Chattanooga trying for status as 'Trail Town'

photo Chattanooga is applying to include several of its trails, including the Tennessee Riverwalk, pictured, and the North Chickamauga Greenway, as part of the Great Eastern Trail. Once the applications are approved Chattanooga would become the first "Trail City" for the newly developing trail system.

WHAT'S NEXTThe Great Eastern Trail Association will hold special events April 27 and 28 to celebrate Chattanooga as a Trail Town. There will be a series of scheduled hikes, and a ceremony will be held at noon April 28 at the Amnicola Marsh pavilion on the Tennessee Riverwalk.

A combination of trails could lead to Chattanooga's being named one of the nation's largest cities with a national trail system running through it.

"Chattanooga will be the biggest city by far to be on a trail map," said Linda Hixon, a board member for the Great Eastern Trail Association.

The Chattanooga City Council voted 9-0 Tuesday to apply for certain trails to be designated as the Great Eastern Trail, a series of greenways from Kentucky to Georgia and Alabama. Those trails include the North Chickamauga Creek Greenway and the Tennessee Riverwalk.

Once accepted, the city will be designated a "Trail Town" by the Great Eastern Trail Association.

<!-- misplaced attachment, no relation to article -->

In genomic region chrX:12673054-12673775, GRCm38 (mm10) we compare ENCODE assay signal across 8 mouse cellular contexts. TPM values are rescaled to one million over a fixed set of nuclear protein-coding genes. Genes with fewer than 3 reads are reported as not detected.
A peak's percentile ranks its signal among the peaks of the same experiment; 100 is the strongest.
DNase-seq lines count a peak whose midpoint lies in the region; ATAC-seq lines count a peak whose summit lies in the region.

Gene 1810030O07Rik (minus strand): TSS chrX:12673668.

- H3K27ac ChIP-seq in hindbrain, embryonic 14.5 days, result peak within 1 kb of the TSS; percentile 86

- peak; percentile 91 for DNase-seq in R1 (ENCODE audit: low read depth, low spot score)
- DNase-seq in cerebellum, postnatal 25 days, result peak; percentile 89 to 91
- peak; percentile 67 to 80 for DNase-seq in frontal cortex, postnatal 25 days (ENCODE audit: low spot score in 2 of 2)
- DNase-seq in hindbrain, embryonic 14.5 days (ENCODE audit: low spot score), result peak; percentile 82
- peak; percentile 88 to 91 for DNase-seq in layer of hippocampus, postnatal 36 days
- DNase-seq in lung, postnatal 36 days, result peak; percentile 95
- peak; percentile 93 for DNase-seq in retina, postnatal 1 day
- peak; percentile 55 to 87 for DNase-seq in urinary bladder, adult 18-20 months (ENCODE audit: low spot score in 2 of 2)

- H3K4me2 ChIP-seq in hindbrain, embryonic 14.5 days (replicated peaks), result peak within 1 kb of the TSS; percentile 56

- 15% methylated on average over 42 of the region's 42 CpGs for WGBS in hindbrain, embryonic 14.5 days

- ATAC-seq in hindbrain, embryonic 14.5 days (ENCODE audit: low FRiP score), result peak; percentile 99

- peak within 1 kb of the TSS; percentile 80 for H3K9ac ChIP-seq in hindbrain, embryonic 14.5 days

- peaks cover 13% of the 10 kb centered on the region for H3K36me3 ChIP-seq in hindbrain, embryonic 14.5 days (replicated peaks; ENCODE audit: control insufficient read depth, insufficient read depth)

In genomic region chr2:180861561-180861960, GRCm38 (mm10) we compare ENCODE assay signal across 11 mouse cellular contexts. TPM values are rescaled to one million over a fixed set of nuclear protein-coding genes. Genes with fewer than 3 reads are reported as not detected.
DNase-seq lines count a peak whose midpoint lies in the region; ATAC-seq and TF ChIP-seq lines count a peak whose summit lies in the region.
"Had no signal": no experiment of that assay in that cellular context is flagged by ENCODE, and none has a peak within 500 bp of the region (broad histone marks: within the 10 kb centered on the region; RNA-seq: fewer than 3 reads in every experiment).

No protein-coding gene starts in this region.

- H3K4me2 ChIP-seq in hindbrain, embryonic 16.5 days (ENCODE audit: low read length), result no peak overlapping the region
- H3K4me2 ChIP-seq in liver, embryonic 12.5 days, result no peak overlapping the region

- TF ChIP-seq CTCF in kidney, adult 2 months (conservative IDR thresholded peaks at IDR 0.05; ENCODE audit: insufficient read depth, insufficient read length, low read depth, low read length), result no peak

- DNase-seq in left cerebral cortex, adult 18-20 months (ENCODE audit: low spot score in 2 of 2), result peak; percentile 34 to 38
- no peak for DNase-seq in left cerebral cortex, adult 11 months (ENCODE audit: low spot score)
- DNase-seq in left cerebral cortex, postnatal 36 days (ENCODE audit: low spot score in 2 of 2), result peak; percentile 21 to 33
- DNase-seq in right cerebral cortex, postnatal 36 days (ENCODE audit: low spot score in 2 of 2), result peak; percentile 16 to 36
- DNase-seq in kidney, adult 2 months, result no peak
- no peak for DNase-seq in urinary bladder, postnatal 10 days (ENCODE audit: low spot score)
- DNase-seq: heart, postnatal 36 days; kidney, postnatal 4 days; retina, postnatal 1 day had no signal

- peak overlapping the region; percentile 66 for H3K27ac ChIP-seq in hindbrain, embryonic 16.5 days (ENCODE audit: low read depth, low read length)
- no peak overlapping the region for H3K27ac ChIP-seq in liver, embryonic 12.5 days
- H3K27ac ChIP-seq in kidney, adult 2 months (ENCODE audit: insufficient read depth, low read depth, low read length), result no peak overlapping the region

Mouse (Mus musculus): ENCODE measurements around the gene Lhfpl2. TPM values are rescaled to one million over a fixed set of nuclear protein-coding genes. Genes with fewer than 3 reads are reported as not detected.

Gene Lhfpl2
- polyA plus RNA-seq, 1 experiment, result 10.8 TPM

The Great Eastern Trail will stretch from Florida to New York once completed. Hixon said there are similarities with the better-known Appalachian Trail.

It will encompass a series of under-construction trails, such as the Cumberland Trail and the Pinhoti Trail. Within Chattanooga, a series of trails awaits completion.

The North Chickamauga Creek Greenway will be part of the trail system, but it still has several connections left to be made to reach the North Chickamauga Pocket Wilderness. It still needs a way to cross DuPont Parkway and connect with the Tennessee Riverwalk.

City and county officials are trying to build more sections of the Riverwalk so it eventually links with Lookout Mountain.

Warren Devine, chairman of the board for the Great Eastern Trail Association, said about 74 percent of the trail is complete. He said the trail through Chattanooga will depend upon when the greenways are completed.

"It seems like we're a number of years away," he said.

Larry Zehnder, Chattanooga parks and recreation director, acknowledged there is no completion date set for the several miles of trails that need to be finished. It is a work in progress, he said.

"This is a long-term project, but this is how things start," he said.

Contact staff writer Cliff Hightower at [email protected] or 423-757-6480. Follow him at or